10. Check Working Ventilation

The air employees breathe can affect their health, especially after prolonged exposure. We’re not only talking about laboratories and factories where the air can be polluted, even offices can have poor ventilation. A stuffy and poorly ventilated offices can be uncomfortable for your employees. Certain parts of outdoor worksites also require proper ventilation. A common example is site supervisor trailers on construction sites.

For optimum safety, ventilation systems should be installed by qualified professionals. Routine and frequent maintenance should be arranged to prevent mechanical failures. They will also help identify less obvious issues such as mold and bacteria buildup before they become hazardous.

It is a good idea to check ventilation under a variety of conditions such as under different operation hours as well as different weather situations.

You may need a digital thermo-hygrometer to accurately check the temperature and humidity levels. This is advisable to use in laboratories and food processing rooms.

11. Prepare Respiratory Equipment

In some workplaces, it’s necessary to have individualized respiratory equipment to protect the nose, mouth, and lungs.

The type, intensity, and duration of exposure to chemicals and other irritants or pollutants in the air determine what kind of equipment would be necessary. In many cases, disposable equipment is more practical and comfortable for users. It is also generally more hygienic. However, reusable equipment can be more cost-effective in certain circumstances.

Examples of disposable respiratory equipment include:

Reusable equipment commonly covers the nose and mouth but full-face equipment can also be used for optimum safety.

12. Set Up Alarm Systems

Effective communication is critical especially if there is an accident or emergency. Sounding an alarm is often the first form of communication that an emergency has broken out. This is because it is an effective and efficient way in signaling and informing large masses of people.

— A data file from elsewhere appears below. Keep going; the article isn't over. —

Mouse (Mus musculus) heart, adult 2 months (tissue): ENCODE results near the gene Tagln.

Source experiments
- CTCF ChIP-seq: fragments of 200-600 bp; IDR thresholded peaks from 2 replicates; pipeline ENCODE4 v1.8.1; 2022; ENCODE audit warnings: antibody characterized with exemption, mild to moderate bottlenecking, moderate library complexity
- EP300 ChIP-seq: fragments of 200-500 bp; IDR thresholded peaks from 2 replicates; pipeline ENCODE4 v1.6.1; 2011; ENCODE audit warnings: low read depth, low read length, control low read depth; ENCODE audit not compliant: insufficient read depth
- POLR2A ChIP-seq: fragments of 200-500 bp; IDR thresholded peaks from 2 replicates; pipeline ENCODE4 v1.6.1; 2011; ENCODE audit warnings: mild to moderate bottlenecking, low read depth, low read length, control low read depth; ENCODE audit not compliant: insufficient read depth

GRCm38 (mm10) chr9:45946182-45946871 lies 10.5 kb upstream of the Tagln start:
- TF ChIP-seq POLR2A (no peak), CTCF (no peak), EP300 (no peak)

There are two critical aspects of any alarm system. First, it must be easy to hear and see once the alarm activates. Second, people must know what to do. Hence, with the installation of the alarms, you should educate your employees on what sounds to hear out for as well as what actions to take once they hear it.

Most of the time, alarm systems have three activate states: warning, activity incident, emergency or critical incident.

Installing and maintaining an alarm system is unable to prevent worksite safety issues. However, it is an effective way to prevent further injury, death, and damage. It can help to minimise and scale down the effects of the accident or emergency.

13. Use Authorization Systems

Many worksites are restricted and require granted authorization. These places include construction sites, laboratories, warehouses, and manufacturing plants. Such worksites have restricted access as they are too dangerous and hazardous for outsiders.

Therefore, to keep unauthorized personnel away, authorization systems needs to be put in place. This is ensure safety and protection for both the workers and the outsiders.

These systems usually come in the form of a simple, manual sign-in sheet at the security post works or ID badges with magnetic strips to unlock doors. More sophisticated systems use fingerprint scans and personalized pass codes. You can even utilise digital door locks and integrate them as your lock and authorization system for restricted sites.

They all come in different forms but serve the same purpose of only allowing those who are trained and authorized to be in the area to enter. This is a fundamental rule that has to be adhered to ensure everyone’s safety.

The Final Step

It’s never too soon or too late to address safety in the workplace.

If your company doesn’t already have clear health and safety processes and policies, establish them as soon as possible. Then disseminate them and educate your employees on them. It is vital that they adhere to these rules and policies, especially when everyone’s safety is at stake.

If you have them in place, do an audit. Check for compliance. If there are gaps, consider additional training and making necessary amendments.

No matter how big or established your company is, there is always a need to maintain safety at work.

At, we’re here to make procurement of industrial hardware and supplies easy.

So, have you done your 13-step safety checklist at your workplace? Tell us in the comment box below!